Scientific Computing Program
Scientific Computing (SC) is a broad, rapidly growing multidisciplinary area that encompasses applications in science/engineering, applied mathematics, numerical analysis, and computer science. Going from application area to computational results requires domain expertise, mathematical modeling, numerical analysis, algorithm development, software implementation, visualization and validation of results. SC makes use of the techniques of applied mathematics and computer science for the development of problem-solving methodologies, which will be the building blocks for solutions to scientific engineering problems of ever-increasing complexity. It differs from mathematics or computer science in that analysis and methodologies are directed specifically at the solution of problem classes from science and engineering, and will generally require a substantial collaboration from those disciplines. On the other hand it is certainly more than using software packages to generate and visualize the results, since it also concerns the development of algorithms for solving scientific and technical problems. Today, many problems in science and engineering can only be treated by means of efficient use of computers. Computation is now regarded as an equal and indispensable partner, along with theory and experiment, in the advancement of scientific knowledge and engineering practice. Numerical simulation enables the study of complex systems and natural phenomena that would be too expensive or dangerous, or even impossible, to study by direct experimentation.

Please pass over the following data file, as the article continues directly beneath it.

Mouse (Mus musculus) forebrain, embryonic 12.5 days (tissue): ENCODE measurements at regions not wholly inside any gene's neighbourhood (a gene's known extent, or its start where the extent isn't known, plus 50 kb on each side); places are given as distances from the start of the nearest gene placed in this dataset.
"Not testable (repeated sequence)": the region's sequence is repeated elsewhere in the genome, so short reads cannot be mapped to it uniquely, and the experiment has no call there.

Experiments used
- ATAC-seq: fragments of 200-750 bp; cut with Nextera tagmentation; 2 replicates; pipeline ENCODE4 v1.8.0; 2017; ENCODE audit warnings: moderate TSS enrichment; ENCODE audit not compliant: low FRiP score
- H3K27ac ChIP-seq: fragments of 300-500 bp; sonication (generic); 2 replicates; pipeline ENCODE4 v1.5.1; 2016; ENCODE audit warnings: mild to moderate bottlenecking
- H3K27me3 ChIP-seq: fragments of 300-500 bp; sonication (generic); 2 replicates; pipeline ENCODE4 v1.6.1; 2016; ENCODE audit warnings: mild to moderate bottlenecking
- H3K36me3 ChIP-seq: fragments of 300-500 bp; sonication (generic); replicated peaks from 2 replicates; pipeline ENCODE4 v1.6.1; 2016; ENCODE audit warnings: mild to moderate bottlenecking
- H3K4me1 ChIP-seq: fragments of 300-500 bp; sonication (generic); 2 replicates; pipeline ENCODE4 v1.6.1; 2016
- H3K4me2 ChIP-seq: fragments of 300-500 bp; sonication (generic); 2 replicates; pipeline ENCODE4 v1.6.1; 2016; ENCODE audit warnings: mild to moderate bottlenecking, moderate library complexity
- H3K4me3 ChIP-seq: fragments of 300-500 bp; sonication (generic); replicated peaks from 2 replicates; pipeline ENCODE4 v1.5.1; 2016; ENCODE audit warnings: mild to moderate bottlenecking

The use of SC is ubiquitous in applications, like solid and structural mechanics, fluid mechanics, optimization in processing and production technology, technological design, aerodynamics, meteorology, electromagnetism, chemistry, physics, biology, medicine, economics and finance. The development of SC is driven by the rapid increase in computer performance. Mathematical analysis has been the basis for the derivation of new algorithms, which often contributed more to overall computational capacity than the increase in computer power. SC has also been a stimulating source for new problems in mathematics. Due to these advances, computational scientists and engineers can now solve large-scale problems that were once thought intractable. The importance of SC as a factor in economic growth and competition has been recognized by leading industry nations and a variety of research programs in Scientific Computing have been initiated and funded (see the reports “Grand Challenges”, USA, 1992; “Real World Computing Program", Japan, 1992; “Rubbia Report”, European Community, 1993). Parallel to the emergence of SC as an interdisciplinary research area, many graduate programs were developed in recent years at the leading universities of the world. The SC graduate programs are designed according to the multidisciplinary nature of SC and include the areas of Applied Mathematics, Numerical Analysis and Mathematical Modeling. In addition to a background in mathematics and computer science, a SC graduate must have a thorough education in an application area. The SC graduate's mathematical knowledge should be sufficient to model technological and scientific problems. Knowledge of computer science, and in particular numerical algorithms, software design and visualization, enable the SC graduate to make efficient use of computers. A SC graduate is expected to communicate within a team of engineers, computer scientists and mathematicians to solve difficult practical problems. It is essential that interdisciplinary collaboration should be an integral part of the curriculum. Accordingly the curriculum includes research projects and industrial applications upon which the Master thesis of the candidate will be based.